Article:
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Meaningful Purpose: How Sustainability Attracts Millennials

Faith Woo

I was in the seventh grade when Al Gore’s controversial documentary, An Inconvenient Truth, captivated audiences and exposed the devastating causes and effects of global warming. I remember no fewer than three of my teachers rolling the projector into class so that we could watch it.

The documentary opened our eyes to the horrors that lurked in pollution and consumption, and inspired a classroom of impressionable twelve-year-olds to adopt the few sustainable practices available to them. The message it delivered – an exciting, galvanizing call to action – resonated in many of my peers and me.

I distinctly recall feeling a sudden passion for environmentalism, though my grasp on the concept then was naturally hazy and loose. This passion has grown with me over the last decade, and remains with me to this day.

The values revolution

The fact is I am not alone: my generation of millennials has grown up with an acute awareness of environmental issues as the threat of global warming produces tangible effects. The consequences of climate change are catching up to us: melting polar ice caps, rising sea levels, and even a sickly Great Barrier Reef. It just takes one Google search of “millennials + sustainability” to conjure headlines about the remarkable interest this generation has in environmentalism.

Moreover, a so-called “values revolution” seems to be taking place among millennials, according to a study conducted by Global Tolerance. The study says that 84% of millennials “consider it their duty to make a positive difference through their lifestyle.” Similarly, an article in Business Insider shares how millennials place great value on the sustainability of a purchase, and are more willing than other generations to spend more for an environmentally friendly product.

As consumers, millennials respond to environmental purpose, and we carry this fervent attitude towards social responsibility into the workplace.

Millennials want meaningful purpose

Companies that champion a purpose beyond financial gain increase their impact with millennials. We want to engage in corporate social responsibility (CSR), and with a great wealth of knowledge on sustainability, our commitment often influences our attitudes towards our employers.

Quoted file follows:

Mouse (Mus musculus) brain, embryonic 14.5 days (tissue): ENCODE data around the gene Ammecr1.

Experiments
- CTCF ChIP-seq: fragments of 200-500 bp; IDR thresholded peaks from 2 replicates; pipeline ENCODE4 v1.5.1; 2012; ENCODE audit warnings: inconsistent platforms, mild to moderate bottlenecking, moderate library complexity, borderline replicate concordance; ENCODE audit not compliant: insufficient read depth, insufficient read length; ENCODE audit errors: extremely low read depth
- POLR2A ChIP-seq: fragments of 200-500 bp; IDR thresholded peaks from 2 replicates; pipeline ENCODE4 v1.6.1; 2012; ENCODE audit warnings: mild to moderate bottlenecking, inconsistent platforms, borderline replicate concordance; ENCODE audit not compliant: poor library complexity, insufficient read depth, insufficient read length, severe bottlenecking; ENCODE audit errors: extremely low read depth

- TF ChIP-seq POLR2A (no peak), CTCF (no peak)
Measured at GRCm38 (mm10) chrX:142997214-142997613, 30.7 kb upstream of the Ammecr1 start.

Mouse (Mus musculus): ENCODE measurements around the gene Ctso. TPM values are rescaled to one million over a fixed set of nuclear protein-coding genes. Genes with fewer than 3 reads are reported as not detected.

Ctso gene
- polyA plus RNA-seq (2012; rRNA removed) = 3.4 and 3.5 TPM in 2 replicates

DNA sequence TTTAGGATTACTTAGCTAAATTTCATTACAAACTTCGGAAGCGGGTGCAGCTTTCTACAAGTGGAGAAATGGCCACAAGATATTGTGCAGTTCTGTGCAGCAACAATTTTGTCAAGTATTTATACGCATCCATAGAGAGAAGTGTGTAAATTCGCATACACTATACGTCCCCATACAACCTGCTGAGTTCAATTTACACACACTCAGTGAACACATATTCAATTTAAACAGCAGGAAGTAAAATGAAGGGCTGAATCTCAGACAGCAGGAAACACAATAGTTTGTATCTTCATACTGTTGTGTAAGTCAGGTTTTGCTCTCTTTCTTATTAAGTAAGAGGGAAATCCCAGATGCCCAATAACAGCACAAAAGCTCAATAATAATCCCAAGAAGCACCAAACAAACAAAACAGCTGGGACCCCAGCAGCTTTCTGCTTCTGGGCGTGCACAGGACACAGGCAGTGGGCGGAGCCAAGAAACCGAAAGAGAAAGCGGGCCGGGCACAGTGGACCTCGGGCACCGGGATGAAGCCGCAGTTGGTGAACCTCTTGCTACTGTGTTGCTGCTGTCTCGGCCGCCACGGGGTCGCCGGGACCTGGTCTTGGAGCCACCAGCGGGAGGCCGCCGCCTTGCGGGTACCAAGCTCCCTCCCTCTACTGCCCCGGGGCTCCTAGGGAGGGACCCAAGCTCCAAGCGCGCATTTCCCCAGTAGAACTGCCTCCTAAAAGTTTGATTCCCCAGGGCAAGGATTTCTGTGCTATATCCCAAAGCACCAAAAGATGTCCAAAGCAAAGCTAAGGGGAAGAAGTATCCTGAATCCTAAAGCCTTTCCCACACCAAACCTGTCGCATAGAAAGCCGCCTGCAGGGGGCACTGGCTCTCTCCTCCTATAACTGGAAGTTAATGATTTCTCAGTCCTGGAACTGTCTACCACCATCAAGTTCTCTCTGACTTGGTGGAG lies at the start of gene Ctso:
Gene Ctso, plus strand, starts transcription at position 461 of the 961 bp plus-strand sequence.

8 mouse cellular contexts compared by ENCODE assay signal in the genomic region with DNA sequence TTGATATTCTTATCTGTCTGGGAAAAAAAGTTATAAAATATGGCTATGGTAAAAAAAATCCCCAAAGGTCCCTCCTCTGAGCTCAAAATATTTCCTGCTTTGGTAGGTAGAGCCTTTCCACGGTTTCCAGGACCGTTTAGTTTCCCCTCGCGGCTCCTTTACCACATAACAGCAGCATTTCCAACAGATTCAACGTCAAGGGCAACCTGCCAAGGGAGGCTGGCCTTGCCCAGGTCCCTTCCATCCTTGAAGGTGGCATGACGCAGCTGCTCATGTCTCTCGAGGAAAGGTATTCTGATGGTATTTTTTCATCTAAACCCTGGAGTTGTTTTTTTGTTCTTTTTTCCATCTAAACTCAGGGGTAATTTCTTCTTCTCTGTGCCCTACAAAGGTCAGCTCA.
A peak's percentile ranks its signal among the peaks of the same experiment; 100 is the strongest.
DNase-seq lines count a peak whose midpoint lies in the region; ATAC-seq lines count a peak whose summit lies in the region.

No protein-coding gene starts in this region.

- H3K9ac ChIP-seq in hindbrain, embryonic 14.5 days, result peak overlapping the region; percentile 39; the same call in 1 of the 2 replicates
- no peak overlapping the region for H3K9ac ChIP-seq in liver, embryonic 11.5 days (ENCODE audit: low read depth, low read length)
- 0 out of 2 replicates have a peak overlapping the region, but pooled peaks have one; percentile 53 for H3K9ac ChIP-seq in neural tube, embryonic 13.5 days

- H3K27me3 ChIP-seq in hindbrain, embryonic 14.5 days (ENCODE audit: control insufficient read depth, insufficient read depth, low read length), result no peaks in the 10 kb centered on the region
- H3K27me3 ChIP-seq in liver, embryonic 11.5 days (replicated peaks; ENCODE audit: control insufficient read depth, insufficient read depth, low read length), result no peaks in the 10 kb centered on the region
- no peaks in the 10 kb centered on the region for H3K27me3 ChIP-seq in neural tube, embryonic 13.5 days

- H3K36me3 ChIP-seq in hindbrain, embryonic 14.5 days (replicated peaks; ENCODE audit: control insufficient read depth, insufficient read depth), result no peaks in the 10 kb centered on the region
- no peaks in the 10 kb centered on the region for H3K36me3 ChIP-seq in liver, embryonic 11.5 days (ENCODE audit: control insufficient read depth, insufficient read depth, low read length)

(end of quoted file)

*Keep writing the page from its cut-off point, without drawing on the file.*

The 2016 Deloitte Millennial Survey concluded that millennials judge companies’ success on a level beyond the financial: my generation’s desire for commitments to improving the world displaces the traditional importance of profitability.

Unlike other generations, millennials actively seek employers whose environmental values align with theirs. The Global Tolerance report found 62% of millennials want to work for a company “that makes a positive impact” and 53% work harder knowing their work makes a difference to the world.

Championing a cause and promoting a purpose engages and inspires millennials, and I believe we value companies with a strong environmental and social record.

Purpose-driven business is sustainable – for all generations

Sustainability is simply another lens through which we can examine the impact of purpose-driven business on a millennial workforce. A company whose purpose in some way aligns with a millennial’s core values is a winning combination where the relationship between employer and employee becomes mutually beneficial.

However, while millennials may be driving the conversation, the effects of a sustainable purpose resonate with employees of all ages. A recent article in Harvard Business Review shows that a company’s engagement in sustainability creates a culture desirable to all employees. In fact, morale and productivity increase in employees when they feel a loyalty to their companies as a result of sustainability programs.

When a company has a purpose, whether environmental or otherwise, it sends a message to employees that their values and passions can be realized on a corporate level. For instance, my purpose and my company’s align. Working at SAP, I see firsthand that its vision and purpose is rooted in many causes, one of which is sustainability. Its dedication to creating a clean planet, combating climate change, and encouraging responsible growth is exemplar of a purpose-driven organization.